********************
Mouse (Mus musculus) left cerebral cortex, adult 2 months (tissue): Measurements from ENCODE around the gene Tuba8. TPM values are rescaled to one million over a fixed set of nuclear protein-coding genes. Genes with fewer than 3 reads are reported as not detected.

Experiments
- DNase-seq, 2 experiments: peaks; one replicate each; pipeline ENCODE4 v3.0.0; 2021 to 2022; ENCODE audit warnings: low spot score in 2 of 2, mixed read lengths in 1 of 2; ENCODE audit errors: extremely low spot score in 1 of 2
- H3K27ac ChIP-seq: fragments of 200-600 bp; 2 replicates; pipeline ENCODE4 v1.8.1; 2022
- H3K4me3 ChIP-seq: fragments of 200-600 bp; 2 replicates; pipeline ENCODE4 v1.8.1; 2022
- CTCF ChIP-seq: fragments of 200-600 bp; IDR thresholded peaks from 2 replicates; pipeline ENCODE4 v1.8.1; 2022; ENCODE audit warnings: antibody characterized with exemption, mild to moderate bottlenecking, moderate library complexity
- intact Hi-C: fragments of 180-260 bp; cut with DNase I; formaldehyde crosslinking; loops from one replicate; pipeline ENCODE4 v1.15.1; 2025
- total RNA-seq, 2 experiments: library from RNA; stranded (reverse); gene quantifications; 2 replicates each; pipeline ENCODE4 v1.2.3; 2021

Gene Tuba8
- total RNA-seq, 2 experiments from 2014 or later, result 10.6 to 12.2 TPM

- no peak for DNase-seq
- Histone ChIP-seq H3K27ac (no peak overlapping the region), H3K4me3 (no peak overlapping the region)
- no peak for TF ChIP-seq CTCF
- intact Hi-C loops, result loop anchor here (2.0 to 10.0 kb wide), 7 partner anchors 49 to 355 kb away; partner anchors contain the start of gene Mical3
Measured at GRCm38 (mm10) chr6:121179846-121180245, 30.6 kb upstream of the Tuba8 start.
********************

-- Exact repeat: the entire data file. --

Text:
Mouse (Mus musculus) left cerebral cortex, adult 2 months (tissue): Measurements from ENCODE around the gene Tuba8. TPM values are rescaled to one million over a fixed set of nuclear protein-coding genes. Genes with fewer than 3 reads are reported as not detected.

Experiments
- DNase-seq, 2 experiments: peaks; one replicate each; pipeline ENCODE4 v3.0.0; 2021 to 2022; ENCODE audit warnings: low spot score in 2 of 2, mixed read lengths in 1 of 2; ENCODE audit errors: extremely low spot score in 1 of 2
- H3K27ac ChIP-seq: fragments of 200-600 bp; 2 replicates; pipeline ENCODE4 v1.8.1; 2022
- H3K4me3 ChIP-seq: fragments of 200-600 bp; 2 replicates; pipeline ENCODE4 v1.8.1; 2022
- CTCF ChIP-seq: fragments of 200-600 bp; IDR thresholded peaks from 2 replicates; pipeline ENCODE4 v1.8.1; 2022; ENCODE audit warnings: antibody characterized with exemption, mild to moderate bottlenecking, moderate library complexity
- intact Hi-C: fragments of 180-260 bp; cut with DNase I; formaldehyde crosslinking; loops from one replicate; pipeline ENCODE4 v1.15.1; 2025
- total RNA-seq, 2 experiments: library from RNA; stranded (reverse); gene quantifications; 2 replicates each; pipeline ENCODE4 v1.2.3; 2021

Gene Tuba8
- total RNA-seq, 2 experiments from 2014 or later, result 10.6 to 12.2 TPM

- no peak for DNase-seq
- Histone ChIP-seq H3K27ac (no peak overlapping the region), H3K4me3 (no peak overlapping the region)
- no peak for TF ChIP-seq CTCF
- intact Hi-C loops, result loop anchor here (2.0 to 10.0 kb wide), 7 partner anchors 49 to 355 kb away; partner anchors contain the start of gene Mical3
Measured at GRCm38 (mm10) chr6:121179846-121180245, 30.6 kb upstream of the Tuba8 start.